All wood in Deep Green, including 267 pieces of furniture made by Berea’s Student Crafts program, was harvested by mule teams in the 8,000 acre Berea College forest, a Forestry Stewardship Council certified forest. This harvesting method avoided the pollution of heavy machinery and long-distance transportation.
Located in the foothills of the Appalachian Mountains, Berea serves as a model for living more softly on the land by committing to construction projects that reduce energy consumption and preserve natural resources while protecting the health of buildings’ occupants.
The avoidance of harsh “red list” construction materials (including PVC), defined in the Living Building Challenge, helps ensure the health of those working and living in the building.
Student involvement in this project contributed to meeting the LBC’s certification for connectivity to the region and its surrounding. Students constructed the iconic ceramic sundial in a quilt pattern popular in the region, conducted an archeological dig at the construction site, crafted furniture for rooms and common spaces and created artwork featured in the building’s common areas.
The genesis of this building began three years ago when Berea recognized the need for more student housing to enhance residential life and exemplify the college’s mission to sustainability, or “plain living” as stated in the college’s Great Commitments.
The building was designed in a unique, collaborative architectural partnership between Hastings & Chivetta (lead designers) and Hellmuth + Bicknese (sustainability consultants), both based in St. Louis, Mo., with broad representation and input from members of the Berea College community. The building construction was managed by the Lexington, Ky., office of Cincinnati-based Messer Construction Co.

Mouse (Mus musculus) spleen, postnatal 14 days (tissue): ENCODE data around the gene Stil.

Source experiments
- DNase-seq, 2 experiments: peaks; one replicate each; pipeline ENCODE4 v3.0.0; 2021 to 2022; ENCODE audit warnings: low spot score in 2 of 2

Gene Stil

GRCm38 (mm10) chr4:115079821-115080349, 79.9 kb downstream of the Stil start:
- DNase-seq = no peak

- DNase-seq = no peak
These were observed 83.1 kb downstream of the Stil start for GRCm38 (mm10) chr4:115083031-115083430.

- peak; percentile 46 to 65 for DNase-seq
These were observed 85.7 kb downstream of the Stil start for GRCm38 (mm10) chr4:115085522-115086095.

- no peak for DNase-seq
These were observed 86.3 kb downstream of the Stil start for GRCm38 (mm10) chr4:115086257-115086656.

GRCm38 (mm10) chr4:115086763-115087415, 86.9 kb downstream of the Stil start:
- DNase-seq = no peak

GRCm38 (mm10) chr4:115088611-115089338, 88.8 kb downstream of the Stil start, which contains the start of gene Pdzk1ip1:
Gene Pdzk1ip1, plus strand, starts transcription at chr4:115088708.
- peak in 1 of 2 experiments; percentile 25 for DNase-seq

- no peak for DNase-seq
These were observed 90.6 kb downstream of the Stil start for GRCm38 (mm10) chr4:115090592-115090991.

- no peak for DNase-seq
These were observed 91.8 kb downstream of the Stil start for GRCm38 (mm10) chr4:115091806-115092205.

From concept to creation, Berea’s Deep Green Residence Hall demonstrates deep sustainability as one of the world’s greenest residence halls. By incorporating energy conserving features, employing environmentally friendly construction methods and materials, and reducing the college’s carbon footprint, Deep Green serves as a model for preserving the integrity of our environment and protecting the health of our people and our planet.
Deep Green Highlights:
- A 50 Kilowatt solar panel array installed on the south roof line produces 15% of the building’s annual energy usage.
- The buildings closed-loop geothermal system circulates earth-tempered water through 50 wells drilled 375 feet deep into the earth and throughout the building for heating and cooling needs.
- Increased insulation, a heat-reflective roof and high-efficiency windows help retain cool air during summer and heat during winter.
- Operable windows and ceiling fans in all occupied spaces allows the building to ventilate naturally when conditions are right.
- The use of natural day-lighting, Energy Star rated appliances, high-efficiency lighting and energy management controls are used throughout the building to further reduce electrical demand.
- Rain gardens with native vegetation and permeable pavements provide storm water protection.
- A building dashboard tracks energy consumption and makes occupants and visitors aware of the building’s ecological footprint.